If you didn’t have such a narrow minded perspective on it, you may be able to see a better overviews of the whole issue. “anti-science” is just a dismissive label.
    Maybe you should have thrown “tinfoil hat wearer” in there too?
    Here are some things that these “Greens” would be against.
    > Crops that were free for everyone to grow, instead being patented and the “rights” owned by a large company.
    > Crops that would yield seeds for the next year’s harvest, instead being replaced by ones where the seeds are sterile, and new ones need to be purchased from a central company.
    > Crops that would only yield a healthy crop if grown without being exposed to too many poisons or herbicides, instead being replaced by ones that are resistant to blanket spraying with glyphosate weed killer, which kills other adjacent non GMO plants (weeds) yet absorbs into the GMO crop without giving any visual indication of the levels of this poison present.

    In summary, Monsanto et al is not here to feed the world, they just want to control the world food supply and engineer methods of selling more glyphosate weed killer. All for their own benefit, and to the detriment of private citizens.

    “Anti GMO” isn’t anti-science, it’s supporting health and freedom.

    Reply
    • Maybe you should have thrown “tinfoil hat wearer” in there too?

      My bad- yes, tin-foil hattery should definitely be in there to, thanks!
      Greens have no problem AFAIK with non-GMO patents, which are routinely used and completely acceptable under Organic standards. But I’m glad to hear you would fully support Open Source GMOs, of which there are many (there would be far more available to us if the regulations were relaxed and blanket opposition to GMOs was lifted). eg Golden Rice will be given free to smaller farmers, they will be free to save their own seeds. Maybe you would like to donate in support of Patrick Moore’s Golden Rice campaign?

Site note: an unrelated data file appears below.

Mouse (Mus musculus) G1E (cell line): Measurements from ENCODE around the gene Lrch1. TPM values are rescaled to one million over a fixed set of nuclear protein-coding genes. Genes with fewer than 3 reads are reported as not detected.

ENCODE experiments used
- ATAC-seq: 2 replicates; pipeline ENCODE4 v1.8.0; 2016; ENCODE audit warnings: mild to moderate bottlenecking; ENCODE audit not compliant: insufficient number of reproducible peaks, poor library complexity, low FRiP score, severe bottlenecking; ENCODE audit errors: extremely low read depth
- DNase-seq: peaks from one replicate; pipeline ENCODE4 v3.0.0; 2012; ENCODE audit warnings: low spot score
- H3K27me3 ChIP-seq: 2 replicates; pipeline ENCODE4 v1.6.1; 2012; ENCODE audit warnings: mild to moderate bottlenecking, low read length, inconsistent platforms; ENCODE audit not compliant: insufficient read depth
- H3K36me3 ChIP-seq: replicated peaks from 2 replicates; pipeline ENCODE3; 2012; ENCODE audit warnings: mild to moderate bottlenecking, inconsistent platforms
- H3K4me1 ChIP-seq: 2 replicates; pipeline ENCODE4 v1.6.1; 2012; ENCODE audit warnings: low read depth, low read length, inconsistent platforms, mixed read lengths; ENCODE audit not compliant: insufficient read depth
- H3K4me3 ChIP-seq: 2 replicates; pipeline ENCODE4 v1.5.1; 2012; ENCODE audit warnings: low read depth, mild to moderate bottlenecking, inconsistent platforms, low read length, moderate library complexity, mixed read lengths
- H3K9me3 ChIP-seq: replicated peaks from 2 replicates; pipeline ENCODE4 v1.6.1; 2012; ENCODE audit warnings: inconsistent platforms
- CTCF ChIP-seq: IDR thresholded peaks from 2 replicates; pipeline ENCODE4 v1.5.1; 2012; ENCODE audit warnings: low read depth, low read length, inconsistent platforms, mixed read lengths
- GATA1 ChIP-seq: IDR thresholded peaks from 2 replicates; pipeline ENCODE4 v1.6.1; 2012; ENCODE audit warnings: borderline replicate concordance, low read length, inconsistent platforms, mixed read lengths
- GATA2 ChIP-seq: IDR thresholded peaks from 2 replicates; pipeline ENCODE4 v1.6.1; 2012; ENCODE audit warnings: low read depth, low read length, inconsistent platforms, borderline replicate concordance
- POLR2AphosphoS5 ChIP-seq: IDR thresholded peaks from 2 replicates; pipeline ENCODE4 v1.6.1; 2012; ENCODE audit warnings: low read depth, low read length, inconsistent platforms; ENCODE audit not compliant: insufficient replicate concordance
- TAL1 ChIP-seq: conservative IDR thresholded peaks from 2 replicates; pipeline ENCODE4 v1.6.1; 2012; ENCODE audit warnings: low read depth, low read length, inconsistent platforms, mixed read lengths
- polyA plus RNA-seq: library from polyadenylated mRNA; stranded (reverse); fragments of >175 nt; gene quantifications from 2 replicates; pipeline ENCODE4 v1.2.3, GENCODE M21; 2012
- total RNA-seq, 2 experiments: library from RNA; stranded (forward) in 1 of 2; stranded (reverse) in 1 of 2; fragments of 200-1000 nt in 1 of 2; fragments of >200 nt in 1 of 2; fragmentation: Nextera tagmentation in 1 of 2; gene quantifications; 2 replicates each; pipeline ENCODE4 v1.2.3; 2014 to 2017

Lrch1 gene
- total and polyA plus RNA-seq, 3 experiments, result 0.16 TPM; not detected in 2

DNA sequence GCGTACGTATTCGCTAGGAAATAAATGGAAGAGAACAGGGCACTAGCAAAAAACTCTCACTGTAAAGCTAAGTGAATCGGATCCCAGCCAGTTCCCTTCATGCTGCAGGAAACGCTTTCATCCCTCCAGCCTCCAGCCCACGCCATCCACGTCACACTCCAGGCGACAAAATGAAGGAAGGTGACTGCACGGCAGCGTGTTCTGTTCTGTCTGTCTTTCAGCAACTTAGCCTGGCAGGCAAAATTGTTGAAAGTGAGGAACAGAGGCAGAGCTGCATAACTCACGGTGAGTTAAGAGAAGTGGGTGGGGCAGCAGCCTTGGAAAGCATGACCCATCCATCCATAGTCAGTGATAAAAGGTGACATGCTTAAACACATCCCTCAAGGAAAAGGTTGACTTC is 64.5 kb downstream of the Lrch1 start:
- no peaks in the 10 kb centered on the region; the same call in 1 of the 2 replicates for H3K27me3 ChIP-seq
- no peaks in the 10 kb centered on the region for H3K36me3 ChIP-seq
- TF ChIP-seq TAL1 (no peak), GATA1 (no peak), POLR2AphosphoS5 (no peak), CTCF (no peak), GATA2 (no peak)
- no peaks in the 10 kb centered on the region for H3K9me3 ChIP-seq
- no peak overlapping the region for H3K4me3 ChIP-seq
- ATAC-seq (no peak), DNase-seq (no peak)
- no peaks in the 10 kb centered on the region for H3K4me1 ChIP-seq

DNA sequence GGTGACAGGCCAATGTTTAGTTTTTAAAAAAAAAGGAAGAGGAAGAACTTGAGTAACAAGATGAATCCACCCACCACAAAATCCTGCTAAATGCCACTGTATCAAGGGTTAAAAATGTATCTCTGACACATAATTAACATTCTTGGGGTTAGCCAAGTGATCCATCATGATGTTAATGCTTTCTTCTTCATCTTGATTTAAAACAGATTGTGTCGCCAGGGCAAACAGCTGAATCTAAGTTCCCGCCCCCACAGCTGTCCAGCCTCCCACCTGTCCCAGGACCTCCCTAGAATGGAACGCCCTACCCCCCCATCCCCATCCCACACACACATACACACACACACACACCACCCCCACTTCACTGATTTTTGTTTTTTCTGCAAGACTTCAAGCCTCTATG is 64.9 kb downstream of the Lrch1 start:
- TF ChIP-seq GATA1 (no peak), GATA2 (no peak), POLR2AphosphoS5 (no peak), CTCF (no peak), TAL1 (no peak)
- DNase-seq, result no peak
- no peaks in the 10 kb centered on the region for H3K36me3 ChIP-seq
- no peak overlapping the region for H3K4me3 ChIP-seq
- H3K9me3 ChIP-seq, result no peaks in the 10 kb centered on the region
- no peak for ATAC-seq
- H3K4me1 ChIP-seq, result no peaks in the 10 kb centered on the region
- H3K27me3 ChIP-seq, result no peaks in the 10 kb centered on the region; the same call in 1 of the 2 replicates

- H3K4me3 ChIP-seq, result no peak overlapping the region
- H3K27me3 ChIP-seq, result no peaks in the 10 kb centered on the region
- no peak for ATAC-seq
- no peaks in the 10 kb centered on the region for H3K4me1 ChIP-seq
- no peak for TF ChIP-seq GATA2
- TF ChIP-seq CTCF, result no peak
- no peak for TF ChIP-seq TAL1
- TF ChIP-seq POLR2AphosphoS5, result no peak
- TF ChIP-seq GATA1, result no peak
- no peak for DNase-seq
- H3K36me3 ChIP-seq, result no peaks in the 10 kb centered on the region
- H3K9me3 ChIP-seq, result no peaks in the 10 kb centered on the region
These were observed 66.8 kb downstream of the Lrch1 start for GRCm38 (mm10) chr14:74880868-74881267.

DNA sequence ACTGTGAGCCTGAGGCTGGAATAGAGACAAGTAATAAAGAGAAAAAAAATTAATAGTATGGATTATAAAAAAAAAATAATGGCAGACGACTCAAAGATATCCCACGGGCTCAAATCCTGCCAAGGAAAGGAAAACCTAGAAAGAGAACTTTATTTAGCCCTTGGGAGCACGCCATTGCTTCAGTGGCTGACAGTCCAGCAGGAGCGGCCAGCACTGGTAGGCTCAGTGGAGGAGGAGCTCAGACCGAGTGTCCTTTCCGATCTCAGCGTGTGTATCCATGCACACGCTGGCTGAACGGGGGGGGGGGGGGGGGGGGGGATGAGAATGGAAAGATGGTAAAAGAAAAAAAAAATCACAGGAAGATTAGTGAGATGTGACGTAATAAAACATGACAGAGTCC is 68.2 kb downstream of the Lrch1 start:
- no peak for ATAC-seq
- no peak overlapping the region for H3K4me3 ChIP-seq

Rainbow Papaya in Hawaii was also free to farmers.

      Monsanto et al is not here to feed the world, they just want to control the world food supply

      LOL chemtrailz Cory, chemtrailzzz! ;)

      “Anti GMO” isn’t anti-science, it’s supporting health and freedom.

      ROFL!!

      Reply
    • “Sterile seeds”? Do I detect a hint of the Terminator myth again? Conveniently, Graham has written on that one so we don’t even need to leave this site to debunk it: http://skepteco.wordpress.com/2012/09/02/the-truth-about-the-terminator

      There are plenty of decent links in the article, since quoting Graham in support of Graham is perhaps not fully convincing ;-) And plenty more on the web to confirm it, e.g. on the modern-day source of all knowledge that is Wikipedia: https://en.wikipedia.org/wiki/Genetic_use_restriction_technology

      As mentioned in the article, the Schmeiser vs. Monsanto “sued for accidental contamination” story is a myth as well. When you dig into it, an awful lot of the anti-GMO myths don’t stand up, which is a shame for narrative arc but a victory for rational thought.

      This “glyphosate is absorbed without giving visual indication of the levels present” thing is a new one on me… do any herbicides present via a convenient visual indicator? Particularly the ones used in organic farming, which are often more toxic and need to be sprayed in larger quantities (I don’t have reference links to hand, but Google provides the info fairly easily). The smaller quantities needed are precisely by design, although it does seem right to question the lasting benefit of RoundUp Ready GMOs (not *all*GMOs), as farmers seem to be doing: it’s a biological arms race, just as farming and evolution always have been. Anyway, a visual indicator is a straw man: glyphosate levels can be tested for chemically, and GMOs have received more scrutiny than other crops in that respect. General scientific conclusion: it’s fine.

      Reply